|In the Pale Moonlight
Author: PristinelyUngifted PM
A tale of two lovers who realized everything too late. This story begins with Lin and Tarrlok's first meeting, and goes through the entirety of S1 of Legend of Korra. Completely canon compliant, it offers a different interpretation of events.Rated: Fiction T - English - Romance/Drama - Chief Lin Beifong & Tarrlok - Chapters: 5 - Words: 11,162 - Reviews: 17 - Favs: 12 - Follows: 10 - Updated: 09-29-12 - Published: 08-11-12 - Status: Complete - id: 8418960
|A+ A- Full 3/4 1/2 Expand Tighten|
Note: Lines you recognize are from episodes of Legend of Korra.
Part V: The Scratches On the Floor
Tarrlok woke in a dingy cell. His clothes were dirty and torn, and his long hair was tangled. It took him several long moments to remember what had happened.
Amon had found the place where Tarrlok was keeping Korra. They fought. Tarrlok used bloodbending.
And Amon resisted.
Then Tarrlok's muscles where twitching, pain shooting through his limbs with every throb of his heart. It had been a long time since he felt it, but he recognized the sensation.
Amon was a bloodbender. A bloodbender capable of using bloodbending without a full moon.
A bloodbender stronger than Tarrlok himself.
There was the sound of footsteps.
Tarrlok looked up to see familiar eyes staring at him from behind a white mask.
"Hello, brother," Tarrlok said.
Noatok stared for a long time. Tarrlok stared back, unflinching.
Then Noatok left as silently as he came.
Tarrlok realized that his brother had taken his bending away when he tried to escape. The Equalists guarding his cell merely laughed at his attempts to control them with bloodbending, one going so far as to suggest that he should have been a dancer.
The comment reminded Tarrlok of Lin.
He shuddered, his skin crawling and muscles trembling from the aftereffects of Noatok's bloodbending grip. He closed his eyes, reliving it, the sickening sensation of muscles and veins shuddering.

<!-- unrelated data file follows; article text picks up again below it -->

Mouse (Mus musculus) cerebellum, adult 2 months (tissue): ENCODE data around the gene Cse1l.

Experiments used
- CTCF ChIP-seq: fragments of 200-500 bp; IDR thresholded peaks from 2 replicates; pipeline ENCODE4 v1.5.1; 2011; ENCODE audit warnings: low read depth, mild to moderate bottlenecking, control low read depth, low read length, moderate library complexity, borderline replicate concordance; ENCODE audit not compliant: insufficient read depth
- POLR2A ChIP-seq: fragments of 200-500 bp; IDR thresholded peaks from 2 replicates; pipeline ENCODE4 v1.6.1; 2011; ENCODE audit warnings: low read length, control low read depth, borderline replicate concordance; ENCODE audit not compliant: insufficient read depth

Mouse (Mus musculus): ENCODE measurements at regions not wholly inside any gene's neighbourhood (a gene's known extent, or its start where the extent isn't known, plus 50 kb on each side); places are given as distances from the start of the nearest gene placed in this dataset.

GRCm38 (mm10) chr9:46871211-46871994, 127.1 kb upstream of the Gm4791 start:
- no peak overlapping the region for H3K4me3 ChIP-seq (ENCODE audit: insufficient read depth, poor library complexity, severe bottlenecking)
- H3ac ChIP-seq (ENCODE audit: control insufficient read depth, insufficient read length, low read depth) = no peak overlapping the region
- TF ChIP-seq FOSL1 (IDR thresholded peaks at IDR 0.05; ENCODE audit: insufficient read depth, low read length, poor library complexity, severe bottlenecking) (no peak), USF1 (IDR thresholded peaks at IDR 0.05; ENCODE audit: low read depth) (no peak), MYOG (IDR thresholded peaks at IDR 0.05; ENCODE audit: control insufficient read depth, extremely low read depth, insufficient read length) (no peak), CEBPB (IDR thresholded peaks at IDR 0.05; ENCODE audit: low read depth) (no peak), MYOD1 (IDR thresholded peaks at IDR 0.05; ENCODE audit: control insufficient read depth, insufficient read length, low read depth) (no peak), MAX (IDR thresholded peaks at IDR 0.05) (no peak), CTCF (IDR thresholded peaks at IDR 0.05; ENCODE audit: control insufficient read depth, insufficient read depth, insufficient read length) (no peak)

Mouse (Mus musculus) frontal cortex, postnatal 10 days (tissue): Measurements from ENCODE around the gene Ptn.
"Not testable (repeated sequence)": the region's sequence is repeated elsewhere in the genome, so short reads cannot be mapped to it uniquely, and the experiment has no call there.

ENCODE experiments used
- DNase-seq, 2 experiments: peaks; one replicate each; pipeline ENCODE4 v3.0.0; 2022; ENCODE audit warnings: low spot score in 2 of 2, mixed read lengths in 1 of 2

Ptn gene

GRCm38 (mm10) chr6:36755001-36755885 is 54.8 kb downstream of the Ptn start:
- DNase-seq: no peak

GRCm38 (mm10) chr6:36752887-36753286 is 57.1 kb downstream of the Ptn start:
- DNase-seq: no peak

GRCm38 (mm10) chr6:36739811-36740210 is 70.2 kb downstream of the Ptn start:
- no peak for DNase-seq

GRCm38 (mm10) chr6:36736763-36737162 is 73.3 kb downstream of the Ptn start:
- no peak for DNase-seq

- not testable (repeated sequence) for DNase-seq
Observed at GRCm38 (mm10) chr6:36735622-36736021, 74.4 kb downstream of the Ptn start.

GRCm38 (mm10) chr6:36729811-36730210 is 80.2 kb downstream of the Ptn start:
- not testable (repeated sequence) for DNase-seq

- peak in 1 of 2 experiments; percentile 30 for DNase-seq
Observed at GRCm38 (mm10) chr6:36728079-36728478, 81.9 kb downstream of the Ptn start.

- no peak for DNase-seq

Tarrlok had used bloodbending on Lin.
His head spun.
Stomach churning, Tarrlok rushed to the bucket they had placed inside his cell, bending over it just as he heaved, bringing up all the gruel and water he had been given to eat in the past few days.
The guards mocked him for being so upset over the loss of his bending. Tarrlok ignored their jibes, sinking to his knees as his hands started to shake harder.
How could he have done that to her? What was he thinking?
Unsteady on his feet, he crawled to the tin pitcher of water sitting on the floor on the opposite side of his cell, intending to rinse his mouth and splash some on his face.
His reflection in the surface of the water made him pause. He had somehow never noticed it before.
He looked just like Yakone.
Noatok became a frequent visitor to Tarrlok's cell. He was clothed in black from head to toe, the mask of Amon obscuring his face. Tarrlok never saw more than Noatok's eyes, but knew it was him by the way he moved, and the way he cared for Tarrlok, prisoner though he was.
The guards began to make sure that Tarrlok was a bit cleaner, and had more generous food and water rations once it became clear that it displeased Amon for Councilman Tarrlok to be without.
Tarrlok spoke during their visits, though Noatok never did. He talked about their childhood. Their father. Asked where Noatok had been, all these years. Told his brother about the life he had built in the city, and the mistakes he had made.
Though she was never far from his mind, Tarrlok never mentioned Lin. She was a powerful bender, and sure to cross Noatok at some point. She would never run. Not Lin.
Tarrlok wasn't sure whether speaking of her would gain her protection, or make her a target in Amon's eyes. And if she had already been killed, or had her bending taken… he didn't want to know. He needed to believe she was out there, free, and whole.
So he kept silent.
Tarrlok knew that the city was under siege. At times he could hear distant explosions caused by the fighting on the streets. He could feel vibrations overhead, shaking his cell. War machines, he had to assume. He had no way of gauging the level of conflict, but he had a vague sense that Amon's forces were winning.
Every day there seemed to be more Equalists swarming through the underground tunnels where Tarrlok was being kept. And they were no longer just extremists. He saw average citizens being led by hardened rebels, on their way to be trained by Chi Blocking Masters.